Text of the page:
Entering MooseX, Part the Tenth

Well back on the Moose path again and today a little post on my next test for my first little Moosex. Like I said in my last post I like my tests to be simple and functional.

I did have look at the test suite for MooseX-AuthorizedMethods and for me it was a little too Mooseish fro my tastes, I guess he was very keen on testing to see if bits of Moose worked rather than focusing on the functionality of the modual. For example I did not see test of using a Custom Verifiers at least one that I could figure out. Like I said in a previous post, one of those would been nice.

So lets just stick with the basic functionality no need I think to get into all the Moose side of stuff with the meta etc.

So I start with
 
#!perl -T
use Test::More tests => 1;
use Test::Moose::More;
use_ok('MooseX::AuthorizedMethodRoles');

Well I need some roles and then a package with some a few methods with my declartor applied. I like it simple and stupid so here we go

 
{
   package test_role1;
   use Moose::Role;
   has 'nothing_r1 '=> (is => 'ro',default=>'role 1');
   
}
{
   package test_role2;
   use Moose::Role;
   has 'nothing_r2' => (is => 'ro',default=>'role 2');
   
}
{
   package test_role3;
   use Moose::Role;
   has 'nothing_r3' => (is => 'ro',default=>'role 3');
   
   
}

{  
   package test_one_of_pass;
   use MooseX::AuthorizedMethodRoles;
   with 'test_role1';
   authorized_roles ping =>  {one_of=>['test_role1','test_role2']}, sub {
   return "ping test_one_of_pass";
};

}
{  
   package test_one_of_fail;
   use MooseX::AuthorizedMethodRoles;
   with 'test_role3';
   authorized_roles ping =>  {one_of=>['test_role1','test_role2']}, sub {
   return "ping test_one_of_fail";
};
}

{  
   package test_required_pass;
   use MooseX::AuthorizedMethodRoles;
     with 'test_role1';
   authorized_roles ping =>  { required =>['test_role1']}, sub {
     return "ping test_required_pass";
   };
}
{  
   package test_required_fail;
   use MooseX::AuthorizedMethodRoles;
     with 'test_role2';
   authorized_roles ping =>  { required =>['test_role1']}, sub {
   return "ping test_required_fail";
};

}
{  
   package test_required_pass_2;
   use MooseX::AuthorizedMethodRoles;
     with qw(test_role1 test_role2);
   authorized_roles ping =>  { required =>['test_role1','test_role2']}, sub {
     return "ping test_required_pass_2";
   };
}
{  
   package test_required_fail_2;
   use MooseX::AuthorizedMethodRoles;
     with  qw(test_role1 test_role2);
   authorized_roles ping =>  { required =>['test_role1','test_role2','test_role3']}, sub {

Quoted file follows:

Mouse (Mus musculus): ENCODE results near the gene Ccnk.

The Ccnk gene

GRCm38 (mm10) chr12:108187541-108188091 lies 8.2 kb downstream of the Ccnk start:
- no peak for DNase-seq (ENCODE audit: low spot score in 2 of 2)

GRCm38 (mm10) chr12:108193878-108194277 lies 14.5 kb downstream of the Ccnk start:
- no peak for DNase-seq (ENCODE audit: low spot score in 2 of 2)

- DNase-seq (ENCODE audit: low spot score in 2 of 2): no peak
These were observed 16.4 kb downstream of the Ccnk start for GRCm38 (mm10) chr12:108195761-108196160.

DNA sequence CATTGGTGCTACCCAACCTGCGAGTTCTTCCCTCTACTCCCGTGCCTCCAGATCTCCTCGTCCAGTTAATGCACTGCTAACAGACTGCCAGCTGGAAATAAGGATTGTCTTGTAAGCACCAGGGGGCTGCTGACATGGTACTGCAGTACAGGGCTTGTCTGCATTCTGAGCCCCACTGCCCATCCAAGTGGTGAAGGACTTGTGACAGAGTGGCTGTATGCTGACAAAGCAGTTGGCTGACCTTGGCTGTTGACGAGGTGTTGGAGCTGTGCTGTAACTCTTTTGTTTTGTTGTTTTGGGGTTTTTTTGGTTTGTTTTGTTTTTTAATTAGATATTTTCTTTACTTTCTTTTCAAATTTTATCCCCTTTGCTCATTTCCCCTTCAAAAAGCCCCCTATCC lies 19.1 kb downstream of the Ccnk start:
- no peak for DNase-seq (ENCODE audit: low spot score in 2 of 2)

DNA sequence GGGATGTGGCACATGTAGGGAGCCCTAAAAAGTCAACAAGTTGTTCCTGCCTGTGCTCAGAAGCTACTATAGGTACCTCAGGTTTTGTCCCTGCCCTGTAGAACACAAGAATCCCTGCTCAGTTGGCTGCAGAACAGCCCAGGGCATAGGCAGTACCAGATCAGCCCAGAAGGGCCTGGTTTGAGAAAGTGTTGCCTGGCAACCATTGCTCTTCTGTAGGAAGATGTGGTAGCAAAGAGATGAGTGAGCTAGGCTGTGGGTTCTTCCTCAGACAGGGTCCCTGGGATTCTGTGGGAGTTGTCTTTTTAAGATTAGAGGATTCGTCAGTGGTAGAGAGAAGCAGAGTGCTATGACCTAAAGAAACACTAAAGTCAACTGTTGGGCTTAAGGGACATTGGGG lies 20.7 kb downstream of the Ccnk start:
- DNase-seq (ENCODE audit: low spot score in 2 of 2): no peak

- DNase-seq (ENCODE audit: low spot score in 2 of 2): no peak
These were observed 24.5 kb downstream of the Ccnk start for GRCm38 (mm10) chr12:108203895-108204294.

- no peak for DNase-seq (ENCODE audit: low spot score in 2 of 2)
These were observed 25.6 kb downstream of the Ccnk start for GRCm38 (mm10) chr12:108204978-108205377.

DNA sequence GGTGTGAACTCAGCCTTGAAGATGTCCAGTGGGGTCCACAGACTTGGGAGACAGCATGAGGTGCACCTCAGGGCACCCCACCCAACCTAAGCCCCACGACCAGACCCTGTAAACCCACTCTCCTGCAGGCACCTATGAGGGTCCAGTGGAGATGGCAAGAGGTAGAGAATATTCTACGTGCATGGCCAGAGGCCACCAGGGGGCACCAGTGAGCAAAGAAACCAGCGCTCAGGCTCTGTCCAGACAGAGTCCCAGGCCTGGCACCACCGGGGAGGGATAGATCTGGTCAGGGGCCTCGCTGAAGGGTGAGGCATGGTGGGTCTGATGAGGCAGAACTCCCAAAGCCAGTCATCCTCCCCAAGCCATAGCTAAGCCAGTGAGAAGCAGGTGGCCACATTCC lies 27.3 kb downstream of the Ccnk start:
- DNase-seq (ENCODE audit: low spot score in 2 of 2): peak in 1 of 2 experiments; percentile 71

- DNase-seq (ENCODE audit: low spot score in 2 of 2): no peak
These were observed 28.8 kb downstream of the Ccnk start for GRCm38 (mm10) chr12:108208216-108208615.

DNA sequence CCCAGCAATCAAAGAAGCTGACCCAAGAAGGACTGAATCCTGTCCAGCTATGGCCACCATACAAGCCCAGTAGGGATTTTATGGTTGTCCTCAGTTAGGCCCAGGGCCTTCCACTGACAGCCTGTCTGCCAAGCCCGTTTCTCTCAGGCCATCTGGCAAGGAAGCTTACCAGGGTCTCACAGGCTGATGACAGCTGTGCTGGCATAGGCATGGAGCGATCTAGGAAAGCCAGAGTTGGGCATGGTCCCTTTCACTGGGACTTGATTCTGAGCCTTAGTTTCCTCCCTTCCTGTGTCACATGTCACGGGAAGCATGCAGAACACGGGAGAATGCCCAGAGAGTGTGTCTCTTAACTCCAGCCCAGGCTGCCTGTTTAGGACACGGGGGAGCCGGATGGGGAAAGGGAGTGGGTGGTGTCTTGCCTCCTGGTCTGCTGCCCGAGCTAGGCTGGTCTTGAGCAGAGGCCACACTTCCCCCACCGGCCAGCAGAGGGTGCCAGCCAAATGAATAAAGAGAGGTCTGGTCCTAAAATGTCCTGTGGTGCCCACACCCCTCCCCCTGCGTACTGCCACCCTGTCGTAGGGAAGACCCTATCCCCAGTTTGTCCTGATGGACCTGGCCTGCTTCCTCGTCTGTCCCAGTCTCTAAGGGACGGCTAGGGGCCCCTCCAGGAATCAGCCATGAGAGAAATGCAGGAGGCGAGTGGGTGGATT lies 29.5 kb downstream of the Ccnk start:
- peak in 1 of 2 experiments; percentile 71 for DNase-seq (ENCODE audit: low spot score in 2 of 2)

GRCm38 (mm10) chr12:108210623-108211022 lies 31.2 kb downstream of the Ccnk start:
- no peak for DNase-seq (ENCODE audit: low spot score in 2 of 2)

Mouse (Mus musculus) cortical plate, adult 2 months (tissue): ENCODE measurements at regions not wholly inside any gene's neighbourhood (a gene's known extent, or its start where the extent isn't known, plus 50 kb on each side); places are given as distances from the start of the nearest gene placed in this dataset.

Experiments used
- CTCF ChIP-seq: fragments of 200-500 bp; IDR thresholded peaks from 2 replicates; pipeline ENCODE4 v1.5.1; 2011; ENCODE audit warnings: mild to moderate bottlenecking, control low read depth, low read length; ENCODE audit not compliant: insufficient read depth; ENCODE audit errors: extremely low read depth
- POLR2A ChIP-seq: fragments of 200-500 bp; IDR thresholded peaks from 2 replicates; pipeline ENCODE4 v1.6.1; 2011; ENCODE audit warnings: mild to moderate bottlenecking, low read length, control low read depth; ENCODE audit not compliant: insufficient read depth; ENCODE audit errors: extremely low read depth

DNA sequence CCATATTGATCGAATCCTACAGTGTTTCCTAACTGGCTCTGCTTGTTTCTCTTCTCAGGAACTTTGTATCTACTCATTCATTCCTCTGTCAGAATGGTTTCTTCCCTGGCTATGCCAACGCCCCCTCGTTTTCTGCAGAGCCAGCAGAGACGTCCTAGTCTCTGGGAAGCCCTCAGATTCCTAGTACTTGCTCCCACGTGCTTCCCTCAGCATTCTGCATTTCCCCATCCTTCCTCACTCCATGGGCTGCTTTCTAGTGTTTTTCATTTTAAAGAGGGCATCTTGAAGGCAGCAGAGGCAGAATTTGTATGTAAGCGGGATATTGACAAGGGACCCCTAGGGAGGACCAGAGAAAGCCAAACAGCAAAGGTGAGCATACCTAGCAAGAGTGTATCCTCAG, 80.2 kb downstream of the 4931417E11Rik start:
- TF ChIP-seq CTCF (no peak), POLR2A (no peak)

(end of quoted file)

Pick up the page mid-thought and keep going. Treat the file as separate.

return "ping test_required_fail_2";
   };
}

{  
   package test_all;
   use MooseX::AuthorizedMethodRoles;
    with  qw(test_role1 test_role3);
   authorized_roles ping =>  { required =>['test_role1'],
								one_of=>['test_role2','test_role3']}, sub {
   return "ping test_all";
};

}

and now just some very simple tests for the above

 
my $test1 = test_one_of_pass->new();
ok($test1->ping(),"one_of pass");

my $test2 = test_one_of_fail->new();

eval {
   $test2->ping();
};

ok(scalar($@),"test_one_of_fail");

my $test3 = test_required_pass->new();

ok($test3->ping(),"test_required_pass");

my $test4 = test_required_fail->new();

eval {
   $test4->ping();
};

ok(scalar($@),"test_required_fail");

my $test5 = test_required_pass_2->new();

ok($test5->ping(),"test_required_pass_2");

my $test6 = test_required_fail_2->new();

eval {
   $test6->ping();
};

ok(scalar($@),"test_required_fail_2");

my $test7 = test_all->new();

ok($test7->ping(),"test_all");

and my basic API is covered, and yes in the file I did go back and changed the test count from 1 to 8 so it all works. I ran it was happy so so am I. Now what this simple test set does give you is a good example of how it is suppose to work. I can't tell you the number of times I have had to dig into the .t files of a mod to see how it really should work when shall we say the POD just doesn't cut it.

The only little note on the test is my using scalar($@) to ensure my method call failed. I have found in the past that differing flavors of OS/Test will handle $@ differently and may result in false positives so this just enforces what I want.

Well that is a start I still have a number of other things to test such as the die messages, using the wrong key on the API or missing an array on the API and I think I should test using an improper key in the API.

Oh well there are a few posts left in this me thinks

tumblr_lm9tvvFHnk1qfalqto1_500.png

N.B.

Seems I had a bug in the original version of this post. See this post on how I goofed.

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About byterock

user-pic Long time Perl guy, a few CPAN mods allot of work on DBD::Oracle and a few YAPC presentations